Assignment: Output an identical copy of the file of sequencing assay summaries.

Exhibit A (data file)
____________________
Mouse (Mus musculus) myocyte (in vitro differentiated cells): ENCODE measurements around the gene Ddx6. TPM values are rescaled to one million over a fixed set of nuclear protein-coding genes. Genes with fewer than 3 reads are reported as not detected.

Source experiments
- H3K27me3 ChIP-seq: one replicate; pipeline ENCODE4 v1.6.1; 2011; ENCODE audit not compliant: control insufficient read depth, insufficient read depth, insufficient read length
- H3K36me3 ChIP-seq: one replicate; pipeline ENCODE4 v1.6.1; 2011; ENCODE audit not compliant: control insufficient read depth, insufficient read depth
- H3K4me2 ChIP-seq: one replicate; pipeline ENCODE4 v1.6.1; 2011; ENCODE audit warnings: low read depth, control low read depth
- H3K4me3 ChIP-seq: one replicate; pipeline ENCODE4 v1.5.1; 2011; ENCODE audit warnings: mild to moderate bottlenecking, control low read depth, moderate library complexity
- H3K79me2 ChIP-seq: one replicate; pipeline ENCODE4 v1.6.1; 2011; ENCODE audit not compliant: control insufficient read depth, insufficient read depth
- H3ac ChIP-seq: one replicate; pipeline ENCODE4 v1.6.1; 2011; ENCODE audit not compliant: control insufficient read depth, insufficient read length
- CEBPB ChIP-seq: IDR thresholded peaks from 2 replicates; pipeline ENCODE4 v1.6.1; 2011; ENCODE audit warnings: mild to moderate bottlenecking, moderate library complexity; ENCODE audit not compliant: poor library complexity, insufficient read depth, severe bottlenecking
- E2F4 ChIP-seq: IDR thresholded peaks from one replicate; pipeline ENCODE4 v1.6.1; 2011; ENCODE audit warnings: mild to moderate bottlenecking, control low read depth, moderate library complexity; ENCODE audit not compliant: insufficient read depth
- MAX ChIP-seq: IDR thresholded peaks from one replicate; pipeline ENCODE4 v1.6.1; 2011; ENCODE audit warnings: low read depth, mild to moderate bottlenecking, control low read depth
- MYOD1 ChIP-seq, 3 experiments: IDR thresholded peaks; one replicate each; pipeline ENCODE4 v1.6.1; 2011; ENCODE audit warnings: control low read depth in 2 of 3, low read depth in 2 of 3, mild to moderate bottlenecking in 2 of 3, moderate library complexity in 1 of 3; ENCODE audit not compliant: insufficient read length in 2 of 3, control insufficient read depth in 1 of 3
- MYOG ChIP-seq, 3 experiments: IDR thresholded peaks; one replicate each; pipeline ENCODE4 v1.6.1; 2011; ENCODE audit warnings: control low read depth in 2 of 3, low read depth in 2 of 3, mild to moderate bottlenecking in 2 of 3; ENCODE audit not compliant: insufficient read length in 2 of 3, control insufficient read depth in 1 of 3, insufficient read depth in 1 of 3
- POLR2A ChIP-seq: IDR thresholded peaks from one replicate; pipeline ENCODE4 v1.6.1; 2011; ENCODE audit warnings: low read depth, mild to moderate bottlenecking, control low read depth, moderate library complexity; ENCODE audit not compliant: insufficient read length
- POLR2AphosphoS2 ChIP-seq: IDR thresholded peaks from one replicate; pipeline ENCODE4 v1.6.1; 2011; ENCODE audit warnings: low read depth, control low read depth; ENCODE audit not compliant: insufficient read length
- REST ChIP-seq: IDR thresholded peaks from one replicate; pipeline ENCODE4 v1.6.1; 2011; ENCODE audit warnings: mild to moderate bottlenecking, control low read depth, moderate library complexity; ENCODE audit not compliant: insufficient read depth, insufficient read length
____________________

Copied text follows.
Mouse (Mus musculus) myocyte (in vitro differentiated cells): ENCODE measurements around the gene Ddx6. TPM values are rescaled to one million over a fixed set of nuclear protein-coding genes. Genes with fewer than 3 reads are reported as not detected.

Source experiments
- H3K27me3 ChIP-seq: one replicate; pipeline ENCODE4 v1.6.1; 2011; ENCODE audit not compliant: control insufficient read depth, insufficient read depth, insufficient read length
- H3K36me3 ChIP-seq: one replicate; pipeline ENCODE4 v1.6.1; 2011; ENCODE audit not compliant: control insufficient read depth, insufficient read depth
- H3K4me2 ChIP-seq: one replicate; pipeline ENCODE4 v1.6.1; 2011; ENCODE audit warnings: low read depth, control low read depth
- H3K4me3 ChIP-seq: one replicate; pipeline ENCODE4 v1.5.1; 2011; ENCODE audit warnings: mild to moderate bottlenecking, control low read depth, moderate library complexity
- H3K79me2 ChIP-seq: one replicate; pipeline ENCODE4 v1.6.1; 2011; ENCODE audit not compliant: control insufficient read depth, insufficient read depth
- H3ac ChIP-seq: one replicate; pipeline ENCODE4 v1.6.1; 2011; ENCODE audit not compliant: control insufficient read depth, insufficient read length
- CEBPB ChIP-seq: IDR thresholded peaks from 2 replicates; pipeline ENCODE4 v1.6.1; 2011; ENCODE audit warnings: mild to moderate bottlenecking, moderate library complexity; ENCODE audit not compliant: poor library complexity, insufficient read depth, severe bottlenecking
- E2F4 ChIP-seq: IDR thresholded peaks from one replicate; pipeline ENCODE4 v1.6.1; 2011; ENCODE audit warnings: mild to moderate bottlenecking, control low read depth, moderate library complexity; ENCODE audit not compliant: insufficient read depth
- MAX ChIP-seq: IDR thresholded peaks from one replicate; pipeline ENCODE4 v1.6.1; 2011; ENCODE audit warnings: low read depth, mild to moderate bottlenecking, control low read depth
- MYOD1 ChIP-seq, 3 experiments: IDR thresholded peaks; one replicate each; pipeline ENCODE4 v1.6.1; 2011; ENCODE audit warnings: control low read depth in 2 of 3, low read depth in 2 of 3, mild to moderate bottlenecking in 2 of 3, moderate library complexity in 1 of 3; ENCODE audit not compliant: insufficient read length in 2 of 3, control insufficient read depth in 1 of 3
- MYOG ChIP-seq, 3 experiments: IDR thresholded peaks; one replicate each; pipeline ENCODE4 v1.6.1; 2011; ENCODE audit warnings: control low read depth in 2 of 3, low read depth in 2 of 3, mild to moderate bottlenecking in 2 of 3; ENCODE audit not compliant: insufficient read length in 2 of 3, control insufficient read depth in 1 of 3, insufficient read depth in 1 of 3
- POLR2A ChIP-seq: IDR thresholded peaks from one replicate; pipeline ENCODE4 v1.6.1; 2011; ENCODE audit warnings: low read depth, mild to moderate bottlenecking, control low read depth, moderate library complexity; ENCODE audit not compliant: insufficient read length
- POLR2AphosphoS2 ChIP-seq: IDR thresholded peaks from one replicate; pipeline ENCODE4 v1.6.1; 2011; ENCODE audit warnings: low read depth, control low read depth; ENCODE audit not compliant: insufficient read length
- REST ChIP-seq: IDR thresholded peaks from one replicate; pipeline ENCODE4 v1.6.1; 2011; ENCODE audit warnings: mild to moderate bottlenecking, control low read depth, moderate library complexity; ENCODE audit not compliant: insufficient read depth, insufficient read length